New 'two-pot' retirement rules will allow one withdrawal per year from your pension

Proposed new 'two-pot' retirement rules which will allow one withdrawal per year from your pension

This is what you need to know about the proposed 'two-pot' retirement rule and a financial advisor looks at whether it is advisable to make a withdrawal from your retirement savings. 

Wayne Paries
Wayne Paries / Supplied

On 31 July, the South African government announced the proposal of a “two-pot” retirement system. 

The proposed system will allow people to save for non-retirement purposes (e.g. emergencies) via their retirement funds and access one third of their retirement savings when needed. 

You can withdraw money once a year, as long as there is money in the savings pot. 

"These amendments aim to encourage members to preserve their retirement savings by making it more flexible to accommodate unforeseen pressures that members face during the span of their working life. It makes it possible for workers not to resign from their employment merely to access their retirement funds and would have assisted members during a crisis like the COVID-19 pandemic, when many employees faced reduced salaries or were not paid at all during that time," states the South African government website

The Actuarial Society of South Africa estimates that a two-pot system would triple retirement savings in South Africa. Wayne Paries, a Certified Financial Planner at SWI Financial Consultants, shares his view on the matter. 

"It is difficult to agree or disagree with estimate made by the Actuarial Society of South Africa as the question or statement made does not mention over what period these projections are calculated. One must consider that based on the current draft legislation of the Two-Pot system, all contributions and growth that has been accumulated before 1 March 2023 will be vested rights for members. The vested pot i.e. the portion prior to 1 March 2023 will continue to operate under the rules that were in place before the implementation of 1 March 2023.  In addition to vested rights of members, there is no compulsory enrolment, i.e. Employers are not compelled to implement a retirement funding solution for their staff and in fact employees lack often the appetite to contribute to retirement funding."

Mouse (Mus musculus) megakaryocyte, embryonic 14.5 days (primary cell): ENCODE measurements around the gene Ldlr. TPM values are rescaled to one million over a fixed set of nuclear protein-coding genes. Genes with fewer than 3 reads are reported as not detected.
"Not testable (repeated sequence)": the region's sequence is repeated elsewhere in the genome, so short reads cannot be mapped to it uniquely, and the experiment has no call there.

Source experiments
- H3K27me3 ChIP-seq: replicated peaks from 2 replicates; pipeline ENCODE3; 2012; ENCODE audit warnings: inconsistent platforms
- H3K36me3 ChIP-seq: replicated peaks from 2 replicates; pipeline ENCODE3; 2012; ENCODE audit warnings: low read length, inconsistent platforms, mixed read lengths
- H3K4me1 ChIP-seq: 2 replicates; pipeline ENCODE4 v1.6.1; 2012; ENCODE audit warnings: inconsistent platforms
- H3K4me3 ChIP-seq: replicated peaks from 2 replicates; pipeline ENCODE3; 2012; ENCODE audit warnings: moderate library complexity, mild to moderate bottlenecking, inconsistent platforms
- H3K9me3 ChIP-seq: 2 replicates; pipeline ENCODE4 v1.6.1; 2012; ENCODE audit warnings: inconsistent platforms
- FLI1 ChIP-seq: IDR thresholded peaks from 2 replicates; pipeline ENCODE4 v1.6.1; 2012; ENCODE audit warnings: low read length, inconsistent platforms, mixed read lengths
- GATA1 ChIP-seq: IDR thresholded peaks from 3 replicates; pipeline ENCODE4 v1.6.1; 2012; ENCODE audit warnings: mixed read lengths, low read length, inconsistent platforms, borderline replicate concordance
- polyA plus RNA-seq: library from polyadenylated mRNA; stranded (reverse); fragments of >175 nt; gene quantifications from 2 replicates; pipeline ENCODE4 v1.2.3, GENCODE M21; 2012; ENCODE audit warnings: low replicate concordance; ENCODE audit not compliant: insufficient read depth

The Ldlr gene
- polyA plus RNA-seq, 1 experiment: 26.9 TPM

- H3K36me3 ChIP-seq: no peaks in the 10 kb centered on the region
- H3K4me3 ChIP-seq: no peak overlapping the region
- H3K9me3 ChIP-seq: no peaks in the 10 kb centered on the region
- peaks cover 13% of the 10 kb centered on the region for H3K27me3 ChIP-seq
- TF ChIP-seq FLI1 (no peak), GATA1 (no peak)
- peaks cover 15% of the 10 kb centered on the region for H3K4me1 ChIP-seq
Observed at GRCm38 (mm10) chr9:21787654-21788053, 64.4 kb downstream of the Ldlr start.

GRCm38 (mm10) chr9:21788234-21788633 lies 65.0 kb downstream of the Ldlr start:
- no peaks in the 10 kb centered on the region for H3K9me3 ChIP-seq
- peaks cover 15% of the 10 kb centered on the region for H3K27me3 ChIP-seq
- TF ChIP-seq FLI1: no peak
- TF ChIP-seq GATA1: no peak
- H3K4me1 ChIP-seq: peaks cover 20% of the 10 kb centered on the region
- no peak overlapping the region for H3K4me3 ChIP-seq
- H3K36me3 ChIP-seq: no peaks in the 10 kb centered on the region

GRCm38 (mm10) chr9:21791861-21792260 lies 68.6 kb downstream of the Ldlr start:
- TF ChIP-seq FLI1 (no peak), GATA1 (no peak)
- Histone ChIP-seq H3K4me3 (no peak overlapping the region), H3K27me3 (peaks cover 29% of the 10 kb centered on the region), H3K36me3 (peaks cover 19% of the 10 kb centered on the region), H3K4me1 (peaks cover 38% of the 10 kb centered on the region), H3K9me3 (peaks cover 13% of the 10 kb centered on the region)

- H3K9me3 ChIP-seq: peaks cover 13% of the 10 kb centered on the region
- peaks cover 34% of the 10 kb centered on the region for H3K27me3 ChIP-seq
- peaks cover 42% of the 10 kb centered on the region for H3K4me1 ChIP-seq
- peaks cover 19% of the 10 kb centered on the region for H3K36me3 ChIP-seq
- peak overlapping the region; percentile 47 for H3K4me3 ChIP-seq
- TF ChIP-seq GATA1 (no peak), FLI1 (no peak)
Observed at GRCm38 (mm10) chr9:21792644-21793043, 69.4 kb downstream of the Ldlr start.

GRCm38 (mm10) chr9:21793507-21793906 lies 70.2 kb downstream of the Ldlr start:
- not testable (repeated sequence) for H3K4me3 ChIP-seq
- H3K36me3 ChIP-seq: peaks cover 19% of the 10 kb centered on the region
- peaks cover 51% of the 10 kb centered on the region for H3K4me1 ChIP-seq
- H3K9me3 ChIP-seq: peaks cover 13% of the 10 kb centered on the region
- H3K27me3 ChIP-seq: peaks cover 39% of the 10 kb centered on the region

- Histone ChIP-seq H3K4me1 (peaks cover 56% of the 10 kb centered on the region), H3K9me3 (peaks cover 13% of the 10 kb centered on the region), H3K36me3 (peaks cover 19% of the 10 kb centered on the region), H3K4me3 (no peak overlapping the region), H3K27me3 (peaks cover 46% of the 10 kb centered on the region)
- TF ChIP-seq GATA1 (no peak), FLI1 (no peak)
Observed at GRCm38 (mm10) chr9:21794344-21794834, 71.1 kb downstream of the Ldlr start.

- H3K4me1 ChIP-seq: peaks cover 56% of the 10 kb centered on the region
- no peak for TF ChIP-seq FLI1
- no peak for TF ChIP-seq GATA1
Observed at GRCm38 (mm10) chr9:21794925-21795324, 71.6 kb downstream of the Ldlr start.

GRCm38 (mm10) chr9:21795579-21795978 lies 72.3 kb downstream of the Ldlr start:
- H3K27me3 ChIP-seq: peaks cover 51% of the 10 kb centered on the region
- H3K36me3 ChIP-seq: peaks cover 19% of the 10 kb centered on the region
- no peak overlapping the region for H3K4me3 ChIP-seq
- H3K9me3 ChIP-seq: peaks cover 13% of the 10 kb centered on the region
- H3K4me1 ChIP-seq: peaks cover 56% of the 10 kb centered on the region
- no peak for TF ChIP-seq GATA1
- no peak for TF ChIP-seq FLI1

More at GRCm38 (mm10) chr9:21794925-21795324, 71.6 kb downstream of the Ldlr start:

What should people consider before taking money out of their retirement fund?

"Consideration should be given to the fact that one can only save while your earning. If for example one starts working at age 25 and retires at age 60, one only has 35 years to save enough money to fund your retirement years (i.e. 20 years if funding is required to age 80)," says the expert. 

"Everyone talks about the impact of compound Interest on an investment but the underpinning factor for compound interest is the time you remain invested. So one should carefully consider the impact of taking money out of Retirement Fund prior to retirement would have on the amount of money you will have accumulated when you retire to fund the income you require after your retire," he adds.

The financial advisor says it is also important to consider tax. 

"One would also need to consider the amount of tax that will be deducted when taking money out of a Retirement Fund. There is a higher rate of tax payable when one resigns compares to when one retires."

The government has called on citizens to comment on the proposed draft by 29 August 2022.

Image courtesy of iStock/ @Rafmaster

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Image/ @Wayne Paries 

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